I tried to run a shell script from java code, but I am facing problem. The script is in batchstart.sh file -

export DISPLAY=:0.0

Now the script is run with a dot on the command line -- . batchstart.sh

How do I run it from java? My java code is below. It throws the following exception -

java.io.IOException: .: not found
    at java.lang.UNIXProcess.forkAndExec(Native Method)
    at java.lang.UNIXProcess.<init>(UNIXProcess.java:102)
    at java.lang.ProcessImpl.start(ProcessImpl.java:65)
    at java.lang.ProcessBuilder.start(ProcessBuilder.java:451)
    at java.lang.Runtime.exec(Runtime.java:591)
    at java.lang.Runtime.exec(Runtime.java:429)
    at SetDisplay.main(SetDisplay.java:12)
import java.io.*;

public class SetDisplay {

   public static void main(String[] args) {

       File wd = new File("/myhomedir/");
       System.out.println("Working Directory: " +wd);
       Process proc = null;

       try {
           proc = Runtime.getRuntime().exec(". batchstart.sh", null, wd);
       } catch (Exception e) {

How do I make the shell script run ?

I tried the following code as well, but that too doesn't work.

File wd = new File("/bin"); 
Process proc = null; 
try { 
  proc = Runtime.getRuntime().exec("/bin/bash", null, wd); 
catch (IOException e) { 
if (proc != null) { 
  BufferedReader in = new BufferedReader(new InputStreamReader(proc.getInputStream())); 
  PrintWriter out = new PrintWriter(new BufferedWriter(new OutputStreamWriter(proc.getOutputStream())), true); 
  out.println("cd /home/"); 
  out.println(". batchstart.sh"); 
  try { 
    String line; 
    while ((line = in.readLine()) != null) { 
  catch (Exception e) { 

The source command (".") is a shell built-in. You have to explicitly run /bin/ksh, passing your script name as the argument (followed by any script arguments).

You have a larger problem if you need to source the script. That usually means that environment changes happen in the context of the current shell, not a subshell.

This won't work with Java since Java's not a shell. You'll need to figure out how to change the environment with Java.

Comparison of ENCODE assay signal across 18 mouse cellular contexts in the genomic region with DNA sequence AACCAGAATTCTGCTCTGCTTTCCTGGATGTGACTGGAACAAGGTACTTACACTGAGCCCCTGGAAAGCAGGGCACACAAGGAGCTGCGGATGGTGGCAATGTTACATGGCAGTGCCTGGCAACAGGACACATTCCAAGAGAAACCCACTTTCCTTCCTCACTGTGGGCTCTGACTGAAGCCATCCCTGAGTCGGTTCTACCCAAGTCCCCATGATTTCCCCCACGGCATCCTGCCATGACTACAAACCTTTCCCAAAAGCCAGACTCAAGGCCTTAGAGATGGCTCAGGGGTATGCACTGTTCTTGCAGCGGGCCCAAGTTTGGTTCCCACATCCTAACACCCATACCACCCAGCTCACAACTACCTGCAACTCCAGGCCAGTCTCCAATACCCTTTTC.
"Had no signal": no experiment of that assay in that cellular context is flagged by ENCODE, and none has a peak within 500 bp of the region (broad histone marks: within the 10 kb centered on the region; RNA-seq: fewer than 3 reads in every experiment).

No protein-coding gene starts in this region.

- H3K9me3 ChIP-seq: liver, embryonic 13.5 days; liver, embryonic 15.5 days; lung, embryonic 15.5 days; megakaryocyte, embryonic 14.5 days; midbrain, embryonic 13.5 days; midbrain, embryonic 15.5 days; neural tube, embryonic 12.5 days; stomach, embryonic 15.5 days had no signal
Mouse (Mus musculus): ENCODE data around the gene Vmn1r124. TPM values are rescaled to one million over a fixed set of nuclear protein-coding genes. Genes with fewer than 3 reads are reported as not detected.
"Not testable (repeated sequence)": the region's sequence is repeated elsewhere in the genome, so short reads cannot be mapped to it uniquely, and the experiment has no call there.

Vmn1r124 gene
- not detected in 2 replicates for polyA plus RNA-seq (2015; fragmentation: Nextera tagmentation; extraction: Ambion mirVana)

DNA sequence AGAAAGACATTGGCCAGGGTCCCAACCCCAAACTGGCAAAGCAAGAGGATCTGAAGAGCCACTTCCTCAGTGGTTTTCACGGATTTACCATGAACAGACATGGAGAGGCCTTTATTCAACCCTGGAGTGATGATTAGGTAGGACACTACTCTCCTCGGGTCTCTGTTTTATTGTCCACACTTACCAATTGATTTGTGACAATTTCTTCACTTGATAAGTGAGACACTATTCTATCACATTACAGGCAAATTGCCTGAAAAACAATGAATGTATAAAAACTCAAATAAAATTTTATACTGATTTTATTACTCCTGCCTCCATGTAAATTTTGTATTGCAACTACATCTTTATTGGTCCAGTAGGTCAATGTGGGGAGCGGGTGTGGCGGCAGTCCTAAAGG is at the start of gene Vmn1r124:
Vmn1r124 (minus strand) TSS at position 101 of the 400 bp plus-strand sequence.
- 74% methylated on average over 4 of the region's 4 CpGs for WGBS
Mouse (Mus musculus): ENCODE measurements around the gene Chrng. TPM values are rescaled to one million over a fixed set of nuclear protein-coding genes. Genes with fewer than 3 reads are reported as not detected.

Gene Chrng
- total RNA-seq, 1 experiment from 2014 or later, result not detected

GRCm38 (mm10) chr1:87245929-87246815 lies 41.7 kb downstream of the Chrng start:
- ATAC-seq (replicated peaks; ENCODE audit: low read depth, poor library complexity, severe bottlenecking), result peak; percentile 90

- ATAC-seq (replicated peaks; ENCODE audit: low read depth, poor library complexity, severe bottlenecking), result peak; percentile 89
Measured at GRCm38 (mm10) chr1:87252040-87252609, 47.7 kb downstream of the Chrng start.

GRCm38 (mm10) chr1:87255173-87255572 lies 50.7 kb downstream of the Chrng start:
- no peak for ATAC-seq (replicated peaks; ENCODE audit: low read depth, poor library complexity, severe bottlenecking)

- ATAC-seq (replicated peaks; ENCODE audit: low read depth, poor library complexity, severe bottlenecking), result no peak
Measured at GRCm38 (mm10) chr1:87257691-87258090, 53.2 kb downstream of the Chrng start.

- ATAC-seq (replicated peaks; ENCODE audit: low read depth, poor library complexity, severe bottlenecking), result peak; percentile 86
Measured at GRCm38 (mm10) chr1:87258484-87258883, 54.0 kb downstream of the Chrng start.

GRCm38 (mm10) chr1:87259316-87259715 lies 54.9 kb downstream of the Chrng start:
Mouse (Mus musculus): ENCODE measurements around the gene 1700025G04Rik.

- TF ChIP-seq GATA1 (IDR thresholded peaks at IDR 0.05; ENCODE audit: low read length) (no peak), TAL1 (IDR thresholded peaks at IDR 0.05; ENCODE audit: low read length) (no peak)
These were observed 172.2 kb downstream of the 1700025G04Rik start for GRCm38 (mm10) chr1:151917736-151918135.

Of course, if I'm wrong and there's more to that script that just setting DISPLAY, it may work as suggested.

The method you're going to have to use depends on what you're trying to achieve(as in "Are you running other programs using exec() that rely on DISPLAY being set?" or "Does your Java program need DISPLAY to be set?").

If, as you state in your comment, it's only your Java program that needs DISPLAY set, just set it outside before your program runs. Create a cmd (or bash) file which sets the DISPLAY variable then calls the JRE to run your program.

export DISPLAY-:0.0
/usr/bin/jre/java your_program blah.blah.blah

I would also modify your main() to check that it's set to something and exit gracefully if not:

if (System.getenv ("DISPLAY") == null)
    // doesn't exist, exit gracefully.
  • My java program just needs the DISPLAY to be set. So isn't there any way that I can run the script from java? – Vicky Feb 9 '09 at 20:22
  • So you mean there isn't any way to make "export DISPLAY=:0.0" work from java? – Vicky Feb 9 '09 at 20:30
  • No, see update. Your basic problem is that anything external you run from Java will NOT affect Javas environment. And, on top of that, I don't believe Java provides a setenv(). – paxdiablo Feb 9 '09 at 20:31
  • Yes, that's what I mean, Vicky (unfortunately). – paxdiablo Feb 9 '09 at 20:32
  • Do you need it set because you're calling X routines or is your Java code just using getenv() to get DISPLAY and use it? – paxdiablo Feb 9 '09 at 20:33

The period "." is a shell built-in, and executes the script "in-place", analogous to #include in C/C++. Using "." outside of a shell-script has no meaning.

If you want to run the script from Java, you have to execute the script interpreter (/bin/ksh):

  Runtime.getRuntime().exec("/bin/ksh batchstart.sh", ...)

but note that this is not semantically equivalent, since you're executing batchstart.sh as a sub-process instead of sourcing it.


When run from the command line, using a dot at the start of a script indicates that the script should be run in the current environment, instead of spawning a new subshell and using a new copy of the current environment. This allows you to export a new value of an environment variable to be used by commands run later from the same interactive shell.

Obviously, this technique only works if you are running your batchstart.sh script from an actual shell. Java does not know how this mechanism works and so the dot means nothing to it. A script cannot modify the environment of the Java process it was called from.

If your goal is to change the value of the DISPLAY environment variable for other commands run by your Java process, consider using the ProcessBuilder class to specify a new environment for the child process. Java does not contain a built-in way to modify variables in its own environment.

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